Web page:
VISITING MOSCOW during his first international trip as China’s new president in March, Xi Jinping told his counterpart, Vladimir Putin, that Beijing and Moscow should “resolutely support each other in efforts to protect national sovereignty, security and development interests.” He also promised to “closely coordinate in international regional affairs.” Putin reciprocated by saying that “the strategic partnership between us is of great importance on both a bilateral and global scale.” While the two leaders’ summit rhetoric may have outpaced reality in some areas, Americans should carefully assess the Chinese-Russian relationship, its implications for the United States and our options in responding.
The Putin-Xi summit received little attention in official Washington circles or the media, and this oversight could be costly. Today Moscow and Beijing have room for maneuver and a foundation for mutual cooperation that could damage American interests.
Specifically, the two nations could opt for one of two possible new courses. One would be to pursue an informal alliance to counter U.S. power, which they see as threatening their vital interests. This path might prove difficult, given competing interests that have burdened relations between Russia and China in the past. Still, stranger things have happened in history between two nations that confront similar challenges. But there is a second possibility. They could play a game of triangular diplomacy similar to the Nixon/Kissinger strategy of the 1970s. In this scenario, Moscow and Beijing could dangle the prospect of a potential alliance or ad hoc cooperative arrangement with the other to gain leverage over Washington and put the United States at a bargaining and power disadvantage.
So far, Russian-Chinese ties appear in large part to be an unintended consequence of American policies aimed at other objectives. Thinking about unintended consequences in foreign policy has never come easily to U.S. policy makers, particularly since the end of the Cold War, when the pursuit of democratic and humanitarian triumphalism has virtually become a form of political correctness among both Republicans and Democrats. Though the wars in Iraq and Afghanistan eventually produced a modest degree of soul-searching, the excitement of the Arab Spring—and the external pressure of the interventionist impulses of Britain and France in particular in Libya and Syria—seems to have cut short this much-needed introspection about what works and what doesn’t in U.S. foreign policy.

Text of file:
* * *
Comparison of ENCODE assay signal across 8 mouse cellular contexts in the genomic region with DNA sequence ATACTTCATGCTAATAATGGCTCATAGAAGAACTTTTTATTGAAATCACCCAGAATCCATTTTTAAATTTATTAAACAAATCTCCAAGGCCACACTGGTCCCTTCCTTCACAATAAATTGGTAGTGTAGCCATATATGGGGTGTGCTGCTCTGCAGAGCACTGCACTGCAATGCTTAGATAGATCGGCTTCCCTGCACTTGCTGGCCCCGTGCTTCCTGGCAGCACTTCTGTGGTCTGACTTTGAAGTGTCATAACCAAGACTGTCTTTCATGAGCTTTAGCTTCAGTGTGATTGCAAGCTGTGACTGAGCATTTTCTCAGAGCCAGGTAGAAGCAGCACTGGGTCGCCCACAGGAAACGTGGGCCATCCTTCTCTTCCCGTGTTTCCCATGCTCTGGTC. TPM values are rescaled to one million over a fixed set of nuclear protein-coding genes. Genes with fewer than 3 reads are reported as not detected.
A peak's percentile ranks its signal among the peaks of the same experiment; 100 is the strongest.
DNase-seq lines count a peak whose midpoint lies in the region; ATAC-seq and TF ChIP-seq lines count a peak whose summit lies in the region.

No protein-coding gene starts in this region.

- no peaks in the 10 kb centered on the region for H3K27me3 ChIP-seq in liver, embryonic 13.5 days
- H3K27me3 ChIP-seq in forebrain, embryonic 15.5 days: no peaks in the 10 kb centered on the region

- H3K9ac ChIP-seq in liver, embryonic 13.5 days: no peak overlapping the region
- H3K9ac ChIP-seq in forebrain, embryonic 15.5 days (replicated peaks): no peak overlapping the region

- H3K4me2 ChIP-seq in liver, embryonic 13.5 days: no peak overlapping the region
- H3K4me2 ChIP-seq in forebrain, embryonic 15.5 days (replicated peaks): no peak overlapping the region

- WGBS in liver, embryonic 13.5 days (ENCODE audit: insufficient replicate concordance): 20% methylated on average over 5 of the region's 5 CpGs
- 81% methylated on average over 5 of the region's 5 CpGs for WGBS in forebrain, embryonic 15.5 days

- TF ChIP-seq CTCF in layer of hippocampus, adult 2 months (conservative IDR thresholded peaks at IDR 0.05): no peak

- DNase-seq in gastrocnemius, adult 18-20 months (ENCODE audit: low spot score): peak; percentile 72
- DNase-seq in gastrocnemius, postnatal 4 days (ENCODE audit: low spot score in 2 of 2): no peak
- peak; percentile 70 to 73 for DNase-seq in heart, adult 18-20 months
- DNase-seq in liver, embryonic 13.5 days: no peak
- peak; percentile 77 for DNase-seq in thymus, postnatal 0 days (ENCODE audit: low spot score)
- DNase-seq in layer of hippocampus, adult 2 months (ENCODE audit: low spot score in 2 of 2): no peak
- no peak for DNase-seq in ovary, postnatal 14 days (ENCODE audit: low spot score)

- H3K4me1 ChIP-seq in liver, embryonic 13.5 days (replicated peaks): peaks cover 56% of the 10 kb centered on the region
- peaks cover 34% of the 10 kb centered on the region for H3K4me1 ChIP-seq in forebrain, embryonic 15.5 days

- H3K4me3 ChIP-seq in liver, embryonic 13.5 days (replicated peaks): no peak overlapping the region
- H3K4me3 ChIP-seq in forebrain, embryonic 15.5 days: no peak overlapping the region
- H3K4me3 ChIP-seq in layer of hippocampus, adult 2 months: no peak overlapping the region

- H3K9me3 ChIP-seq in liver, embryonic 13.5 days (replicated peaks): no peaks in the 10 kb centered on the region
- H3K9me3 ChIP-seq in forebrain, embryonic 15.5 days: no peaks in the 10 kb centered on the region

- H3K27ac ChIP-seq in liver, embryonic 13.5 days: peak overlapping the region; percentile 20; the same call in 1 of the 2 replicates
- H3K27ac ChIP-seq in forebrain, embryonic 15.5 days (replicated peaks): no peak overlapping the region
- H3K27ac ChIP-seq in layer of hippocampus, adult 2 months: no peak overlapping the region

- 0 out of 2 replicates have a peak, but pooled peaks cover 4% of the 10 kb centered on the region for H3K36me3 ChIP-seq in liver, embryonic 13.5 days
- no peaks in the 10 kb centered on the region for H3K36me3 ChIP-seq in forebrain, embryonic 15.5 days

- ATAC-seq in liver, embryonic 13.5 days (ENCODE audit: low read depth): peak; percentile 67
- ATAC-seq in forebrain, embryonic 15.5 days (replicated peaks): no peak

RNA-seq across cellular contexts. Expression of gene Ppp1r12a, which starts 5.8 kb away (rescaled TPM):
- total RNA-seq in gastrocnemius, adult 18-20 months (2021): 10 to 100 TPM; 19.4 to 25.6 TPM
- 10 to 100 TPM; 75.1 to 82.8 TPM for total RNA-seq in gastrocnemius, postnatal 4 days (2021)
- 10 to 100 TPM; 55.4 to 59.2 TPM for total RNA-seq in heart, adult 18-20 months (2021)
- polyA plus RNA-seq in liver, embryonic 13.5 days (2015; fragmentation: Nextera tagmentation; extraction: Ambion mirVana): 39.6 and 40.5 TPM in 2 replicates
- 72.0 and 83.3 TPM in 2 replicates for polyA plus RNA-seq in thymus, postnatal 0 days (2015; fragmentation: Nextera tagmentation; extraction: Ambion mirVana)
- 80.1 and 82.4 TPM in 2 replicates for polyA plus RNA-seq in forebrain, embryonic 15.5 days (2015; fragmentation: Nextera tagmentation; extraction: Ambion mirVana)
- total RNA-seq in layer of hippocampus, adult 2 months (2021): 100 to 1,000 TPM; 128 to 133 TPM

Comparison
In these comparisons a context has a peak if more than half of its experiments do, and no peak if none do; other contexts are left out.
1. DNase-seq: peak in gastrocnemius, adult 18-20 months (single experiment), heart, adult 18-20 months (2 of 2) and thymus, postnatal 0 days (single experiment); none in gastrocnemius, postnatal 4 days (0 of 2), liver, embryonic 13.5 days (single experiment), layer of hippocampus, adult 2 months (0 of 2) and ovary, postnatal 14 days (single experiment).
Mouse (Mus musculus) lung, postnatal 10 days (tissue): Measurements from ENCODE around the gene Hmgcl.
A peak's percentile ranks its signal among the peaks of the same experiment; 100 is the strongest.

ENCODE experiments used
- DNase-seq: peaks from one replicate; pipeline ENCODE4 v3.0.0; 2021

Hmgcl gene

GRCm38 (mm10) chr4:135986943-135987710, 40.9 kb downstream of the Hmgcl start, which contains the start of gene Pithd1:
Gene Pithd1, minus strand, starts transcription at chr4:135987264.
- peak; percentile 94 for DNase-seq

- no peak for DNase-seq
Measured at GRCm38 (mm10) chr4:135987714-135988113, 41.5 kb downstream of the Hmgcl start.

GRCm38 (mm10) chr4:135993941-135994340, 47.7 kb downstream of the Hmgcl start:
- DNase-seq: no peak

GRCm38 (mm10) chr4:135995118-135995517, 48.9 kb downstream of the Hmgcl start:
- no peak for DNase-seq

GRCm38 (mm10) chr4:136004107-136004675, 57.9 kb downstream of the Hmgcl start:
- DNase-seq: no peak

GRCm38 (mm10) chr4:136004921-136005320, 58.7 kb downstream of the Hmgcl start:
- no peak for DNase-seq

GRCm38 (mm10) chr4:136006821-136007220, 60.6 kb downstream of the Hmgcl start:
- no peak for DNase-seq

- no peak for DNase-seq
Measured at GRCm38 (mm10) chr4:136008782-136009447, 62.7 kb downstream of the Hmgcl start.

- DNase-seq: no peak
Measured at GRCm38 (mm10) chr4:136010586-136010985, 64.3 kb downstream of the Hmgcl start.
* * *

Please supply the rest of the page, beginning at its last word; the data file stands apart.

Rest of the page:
It is ironic that some European countries that are unable to pursue minimally sound economic policies, or to effectively integrate exploding immigrant populations, have developed the irresistible temptation to promote Europe as a model for the rest of the world—if, of course, the United States supplies the muscle. Taking into account their own history, it is especially curious that these Europeans should not recognize the increasingly apparent reemergence globally of traditional power politics at the expense of their social-engineering vision of peace through democracy.
In fact, the future in many ways now resembles the past, with competing power centers and clashing values. As historian Christopher Clark writes in his magisterial work on the origins of World War I, “Since the end of the Cold War, a system of global bipolar stability has made way for a more complex and unpredictable array of forces, including declining empires and rising powers—a state of affairs that invites comparison with the Europe of 1914.” While his stark comparison may seem excessive, there is reason for concern that the current multipolar confusion could once again evolve into two loose alliances or ad hoc alignments increasingly at odds with one another.
AMERICA’S CONVENTIONAL wisdom virtually dismisses the possibility of a global realignment set in motion by China and Russia, which feel threatened by American and European policies and by having to function in the world’s Western-made system. And, whatever the likelihood of a lasting alliance between the two based on their particular strategic interests and values, even a temporary tactical arrangement could have a huge and lasting impact on global politics. Remember the short-lived Molotov-Ribbentrop Pact, which in less than two years had dramatic consequences for the world on the eve of World War II. Hardly anyone in London or Paris could conceive of such a diplomatic development.
True enough, much stands in the way of a genuine Chinese-Russian alliance: a history of mutual mistrust; the combination of China’s sense of superiority and Russia’s imperial nostalgia; China’s declining need for Russian technology, including military hardware; Russia’s wariness of substantial Chinese investment in Siberia’s energy development; and the fact that in the long run, China and Russia alike need more from the United States and the European Union than from each other.